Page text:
Select Study Abroad June 2015: Week One! (Pisa, Lucca, Duomo & David)

Almost exactly two weeks ago some pretty incredible Alpha Delta Pi & Alpha Phi ladies showed up in Florence and took the city by storm. We have been so busy doing, well, EVERYTHING, we barely noticed how much we’ve already done. Here’s a look back at just some of the highlights from week one! We start off with our first few days in Chianti at the stunning Villa Saulina to catch some sun (and some sleep after the long flight), followed by a trip to Pisa for some tower pictures and Lucca for some bike riding and tower climbing. Up next is our first day exploring Florence with an end-of-day picnic in the gorgeous Boboli Gardens for some stunning views and our first group dinner in our new city. Then the epic Duomo/Cathedral day where we scaled the massive Dome of Florence for the best views of the city you can find, and finally, of course, we visited with Michelangelo’s David. Yes. All this is just one week. And that’s only the beginning. DSC00249 Continue reading…

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Finding Florence in London

In a week we will be taking a much-awaited trip to London. I have been looking forward to it for months and, of course, getting slowly overwhelmed by how many things I want to see. If it wasn’t obvious already, I have a bit of an obsession with Italy and Italian Renaissance art. So of course, I am going to England, but everything I want to see is Italian. I know, I know. But it’s just one of those ridiculous things (I blame 19th century art dealers) that in going to London, I will get to see some of the most important works of art from Renaissance Florence. So, instead of fighting it, I thought it would be fun to try and recreate Florence in London: what to see, where to eat, and where to sleep to make me feel at home, away from home.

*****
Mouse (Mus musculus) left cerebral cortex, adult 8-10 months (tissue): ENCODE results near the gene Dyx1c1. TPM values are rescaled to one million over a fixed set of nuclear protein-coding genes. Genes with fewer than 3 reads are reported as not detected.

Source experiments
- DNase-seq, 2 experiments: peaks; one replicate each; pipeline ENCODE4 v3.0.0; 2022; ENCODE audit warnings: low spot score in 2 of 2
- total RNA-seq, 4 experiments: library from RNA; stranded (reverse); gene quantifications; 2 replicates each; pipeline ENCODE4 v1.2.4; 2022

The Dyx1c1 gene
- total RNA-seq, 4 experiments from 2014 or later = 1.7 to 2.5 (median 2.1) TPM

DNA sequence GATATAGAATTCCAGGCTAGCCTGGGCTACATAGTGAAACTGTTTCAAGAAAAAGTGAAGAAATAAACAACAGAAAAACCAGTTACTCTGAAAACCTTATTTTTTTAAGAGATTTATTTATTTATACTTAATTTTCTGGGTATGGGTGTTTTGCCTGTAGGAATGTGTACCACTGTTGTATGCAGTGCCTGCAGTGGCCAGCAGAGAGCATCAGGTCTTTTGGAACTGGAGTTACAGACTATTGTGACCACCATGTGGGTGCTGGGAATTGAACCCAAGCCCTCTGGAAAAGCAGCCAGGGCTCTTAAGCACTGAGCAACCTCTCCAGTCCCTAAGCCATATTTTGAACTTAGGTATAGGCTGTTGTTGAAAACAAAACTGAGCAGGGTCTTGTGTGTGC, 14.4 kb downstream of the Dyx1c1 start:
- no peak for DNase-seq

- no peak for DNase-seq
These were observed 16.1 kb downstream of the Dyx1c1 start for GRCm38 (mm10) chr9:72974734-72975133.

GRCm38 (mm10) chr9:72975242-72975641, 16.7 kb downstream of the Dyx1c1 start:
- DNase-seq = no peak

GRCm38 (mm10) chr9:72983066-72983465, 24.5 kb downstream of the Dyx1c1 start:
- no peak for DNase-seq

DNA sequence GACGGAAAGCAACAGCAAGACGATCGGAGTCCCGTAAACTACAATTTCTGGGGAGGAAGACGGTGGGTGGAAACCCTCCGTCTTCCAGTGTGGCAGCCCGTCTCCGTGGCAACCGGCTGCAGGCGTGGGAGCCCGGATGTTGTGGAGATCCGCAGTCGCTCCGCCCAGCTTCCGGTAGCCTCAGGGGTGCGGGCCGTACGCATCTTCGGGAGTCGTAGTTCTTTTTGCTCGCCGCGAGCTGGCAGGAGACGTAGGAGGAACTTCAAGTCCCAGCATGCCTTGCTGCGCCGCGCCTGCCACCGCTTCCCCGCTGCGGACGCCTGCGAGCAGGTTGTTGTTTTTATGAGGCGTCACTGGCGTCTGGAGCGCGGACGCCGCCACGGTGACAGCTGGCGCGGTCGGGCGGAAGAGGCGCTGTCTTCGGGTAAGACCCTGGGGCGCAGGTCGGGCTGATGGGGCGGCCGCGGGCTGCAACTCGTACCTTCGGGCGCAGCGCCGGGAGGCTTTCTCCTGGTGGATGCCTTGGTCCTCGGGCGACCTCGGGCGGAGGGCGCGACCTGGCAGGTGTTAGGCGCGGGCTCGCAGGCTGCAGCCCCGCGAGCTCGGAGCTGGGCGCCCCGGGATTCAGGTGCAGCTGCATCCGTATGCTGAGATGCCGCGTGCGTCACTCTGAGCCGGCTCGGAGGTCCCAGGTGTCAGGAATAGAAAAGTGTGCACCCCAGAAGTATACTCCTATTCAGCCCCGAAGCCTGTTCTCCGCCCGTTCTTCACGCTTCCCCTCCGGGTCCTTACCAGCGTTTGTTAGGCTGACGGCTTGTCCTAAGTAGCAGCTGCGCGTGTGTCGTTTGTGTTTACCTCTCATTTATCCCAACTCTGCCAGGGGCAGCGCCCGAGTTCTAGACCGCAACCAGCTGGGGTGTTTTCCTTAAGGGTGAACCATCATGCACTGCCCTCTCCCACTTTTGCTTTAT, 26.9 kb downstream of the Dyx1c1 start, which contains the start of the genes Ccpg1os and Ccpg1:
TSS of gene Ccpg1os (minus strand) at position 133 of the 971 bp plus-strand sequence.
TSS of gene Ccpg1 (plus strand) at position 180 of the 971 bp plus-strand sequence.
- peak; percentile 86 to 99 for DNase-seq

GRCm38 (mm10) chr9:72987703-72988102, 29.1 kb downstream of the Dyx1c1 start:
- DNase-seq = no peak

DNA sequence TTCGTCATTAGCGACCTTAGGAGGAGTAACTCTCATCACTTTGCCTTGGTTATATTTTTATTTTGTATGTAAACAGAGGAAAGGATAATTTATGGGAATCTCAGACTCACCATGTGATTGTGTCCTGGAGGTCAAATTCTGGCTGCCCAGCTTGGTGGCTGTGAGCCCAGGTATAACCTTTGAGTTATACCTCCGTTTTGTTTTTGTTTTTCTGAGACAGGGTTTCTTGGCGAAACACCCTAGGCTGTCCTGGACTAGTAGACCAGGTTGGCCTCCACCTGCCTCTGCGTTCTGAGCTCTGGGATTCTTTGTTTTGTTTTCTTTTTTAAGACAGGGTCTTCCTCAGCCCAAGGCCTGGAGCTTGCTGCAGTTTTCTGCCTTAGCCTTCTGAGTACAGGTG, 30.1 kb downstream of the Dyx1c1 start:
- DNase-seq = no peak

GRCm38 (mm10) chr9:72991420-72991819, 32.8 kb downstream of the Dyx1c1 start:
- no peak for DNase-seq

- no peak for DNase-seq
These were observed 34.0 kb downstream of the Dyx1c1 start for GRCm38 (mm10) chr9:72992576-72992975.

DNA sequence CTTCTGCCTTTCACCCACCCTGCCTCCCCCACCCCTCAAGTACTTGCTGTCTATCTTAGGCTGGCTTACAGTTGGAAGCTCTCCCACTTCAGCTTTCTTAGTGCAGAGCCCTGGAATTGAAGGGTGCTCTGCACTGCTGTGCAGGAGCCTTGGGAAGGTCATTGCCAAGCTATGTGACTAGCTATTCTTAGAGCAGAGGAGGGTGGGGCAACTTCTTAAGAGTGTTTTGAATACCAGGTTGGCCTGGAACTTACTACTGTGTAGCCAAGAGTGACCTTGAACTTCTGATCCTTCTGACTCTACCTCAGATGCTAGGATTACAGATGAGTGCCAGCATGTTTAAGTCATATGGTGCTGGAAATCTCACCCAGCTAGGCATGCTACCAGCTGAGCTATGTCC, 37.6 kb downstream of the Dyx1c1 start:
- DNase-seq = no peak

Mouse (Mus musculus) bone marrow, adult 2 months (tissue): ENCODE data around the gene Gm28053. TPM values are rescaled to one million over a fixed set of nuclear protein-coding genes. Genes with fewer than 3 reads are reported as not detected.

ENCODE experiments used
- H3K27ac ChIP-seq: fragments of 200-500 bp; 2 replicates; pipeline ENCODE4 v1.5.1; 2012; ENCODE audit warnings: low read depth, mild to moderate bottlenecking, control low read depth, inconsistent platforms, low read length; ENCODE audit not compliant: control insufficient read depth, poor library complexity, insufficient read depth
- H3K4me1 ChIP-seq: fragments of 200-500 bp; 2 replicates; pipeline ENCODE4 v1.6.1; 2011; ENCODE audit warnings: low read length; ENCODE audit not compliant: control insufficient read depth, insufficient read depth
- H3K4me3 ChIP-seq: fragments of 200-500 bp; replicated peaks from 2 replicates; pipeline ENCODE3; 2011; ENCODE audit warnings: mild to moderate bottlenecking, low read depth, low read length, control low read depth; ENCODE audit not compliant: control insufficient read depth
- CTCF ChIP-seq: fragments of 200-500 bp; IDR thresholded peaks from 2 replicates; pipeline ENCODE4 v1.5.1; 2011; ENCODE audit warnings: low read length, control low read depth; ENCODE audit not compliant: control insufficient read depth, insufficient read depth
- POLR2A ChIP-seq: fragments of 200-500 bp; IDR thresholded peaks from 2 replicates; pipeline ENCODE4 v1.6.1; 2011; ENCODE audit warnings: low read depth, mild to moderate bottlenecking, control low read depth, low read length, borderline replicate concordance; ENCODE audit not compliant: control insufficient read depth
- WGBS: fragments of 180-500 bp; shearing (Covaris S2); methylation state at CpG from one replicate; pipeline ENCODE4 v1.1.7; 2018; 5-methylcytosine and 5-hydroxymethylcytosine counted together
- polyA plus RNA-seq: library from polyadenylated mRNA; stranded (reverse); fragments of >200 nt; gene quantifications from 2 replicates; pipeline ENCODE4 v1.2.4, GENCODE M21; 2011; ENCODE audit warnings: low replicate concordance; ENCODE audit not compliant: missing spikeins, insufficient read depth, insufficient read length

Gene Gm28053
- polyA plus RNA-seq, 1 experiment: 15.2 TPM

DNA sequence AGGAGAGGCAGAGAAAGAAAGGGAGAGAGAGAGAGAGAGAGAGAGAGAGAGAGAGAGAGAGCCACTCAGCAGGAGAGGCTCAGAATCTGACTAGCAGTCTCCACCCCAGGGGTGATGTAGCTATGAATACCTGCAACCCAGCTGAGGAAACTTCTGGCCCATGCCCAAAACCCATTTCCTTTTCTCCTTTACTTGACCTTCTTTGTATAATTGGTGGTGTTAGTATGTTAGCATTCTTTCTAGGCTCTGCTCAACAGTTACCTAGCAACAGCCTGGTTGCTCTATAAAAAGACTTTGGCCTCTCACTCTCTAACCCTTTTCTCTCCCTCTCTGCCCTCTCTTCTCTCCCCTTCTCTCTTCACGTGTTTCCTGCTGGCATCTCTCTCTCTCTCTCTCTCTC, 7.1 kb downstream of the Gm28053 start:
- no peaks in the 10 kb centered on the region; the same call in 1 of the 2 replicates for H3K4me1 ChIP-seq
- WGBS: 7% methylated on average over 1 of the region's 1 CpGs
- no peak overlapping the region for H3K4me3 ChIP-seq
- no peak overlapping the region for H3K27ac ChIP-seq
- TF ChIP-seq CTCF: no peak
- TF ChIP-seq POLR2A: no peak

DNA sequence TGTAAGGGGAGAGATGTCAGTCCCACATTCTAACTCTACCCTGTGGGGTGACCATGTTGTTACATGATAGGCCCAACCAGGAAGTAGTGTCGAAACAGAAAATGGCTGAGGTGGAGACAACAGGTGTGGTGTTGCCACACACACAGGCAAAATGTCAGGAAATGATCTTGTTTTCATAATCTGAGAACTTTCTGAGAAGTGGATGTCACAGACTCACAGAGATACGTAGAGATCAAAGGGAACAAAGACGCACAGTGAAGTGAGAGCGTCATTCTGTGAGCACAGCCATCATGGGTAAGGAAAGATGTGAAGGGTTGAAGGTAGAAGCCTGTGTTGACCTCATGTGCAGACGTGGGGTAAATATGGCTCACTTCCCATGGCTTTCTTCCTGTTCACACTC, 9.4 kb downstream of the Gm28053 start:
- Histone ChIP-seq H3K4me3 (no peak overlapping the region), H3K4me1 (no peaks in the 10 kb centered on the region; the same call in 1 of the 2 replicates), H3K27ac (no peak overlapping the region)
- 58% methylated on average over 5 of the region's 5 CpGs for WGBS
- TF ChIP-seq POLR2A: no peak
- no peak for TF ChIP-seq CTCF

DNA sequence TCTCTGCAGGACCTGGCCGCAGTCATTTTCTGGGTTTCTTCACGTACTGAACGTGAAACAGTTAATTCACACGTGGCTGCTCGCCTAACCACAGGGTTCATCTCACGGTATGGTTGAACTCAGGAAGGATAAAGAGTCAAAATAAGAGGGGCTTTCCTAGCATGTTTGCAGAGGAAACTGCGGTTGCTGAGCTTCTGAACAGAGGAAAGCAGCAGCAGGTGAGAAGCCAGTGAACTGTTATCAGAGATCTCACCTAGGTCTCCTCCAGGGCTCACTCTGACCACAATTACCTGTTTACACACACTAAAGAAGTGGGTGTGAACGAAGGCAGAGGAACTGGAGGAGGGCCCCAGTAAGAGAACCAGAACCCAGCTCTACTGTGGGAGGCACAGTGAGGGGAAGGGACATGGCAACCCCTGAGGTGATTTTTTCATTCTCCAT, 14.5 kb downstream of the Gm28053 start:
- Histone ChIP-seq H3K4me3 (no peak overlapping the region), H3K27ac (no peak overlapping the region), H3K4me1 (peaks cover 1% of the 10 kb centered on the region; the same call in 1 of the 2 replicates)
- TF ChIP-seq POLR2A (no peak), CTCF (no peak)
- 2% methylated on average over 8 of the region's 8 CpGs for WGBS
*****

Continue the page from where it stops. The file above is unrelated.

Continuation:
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Art in Florence: Top Twenty Artworks to See Before You Leave

ART_IN_FLORENCEAs adamant fans of the art in Florence, it often breaks our hearts to hear that travelers to this fair city miss out on some of Florence’s renowned works. Of course there are many reasons to visit this multi-faceted town, but one of the main motivations has always been to see Florence’s breathtaking painting, sculpture, and architecture. According to UNESCO (although it may be a somewhat Western centric view), 60% of the world’s most important works of art are located in Italy and approximately half of these are in Florence.
 
Art_of_florenceEveryday we see tourists herded into the Uffizi and Accademia as if they are the only two museums in Florence and countless more make the mistake of thinking that because there is no line outside the many other museums and churches, that there is nothing to see inside. On the contrary, there are many places in Florence that are full of masterpieces and (relatively speaking) empty of tourists. In response to this trend, we’ve made this list of the art in Florence that (we believe) everyone should see before they leave (in truth, the list is WAY longer than this. We had to narrow it down. And then narrow again); some works will be familiar, while others, I guarantee, will be completely new.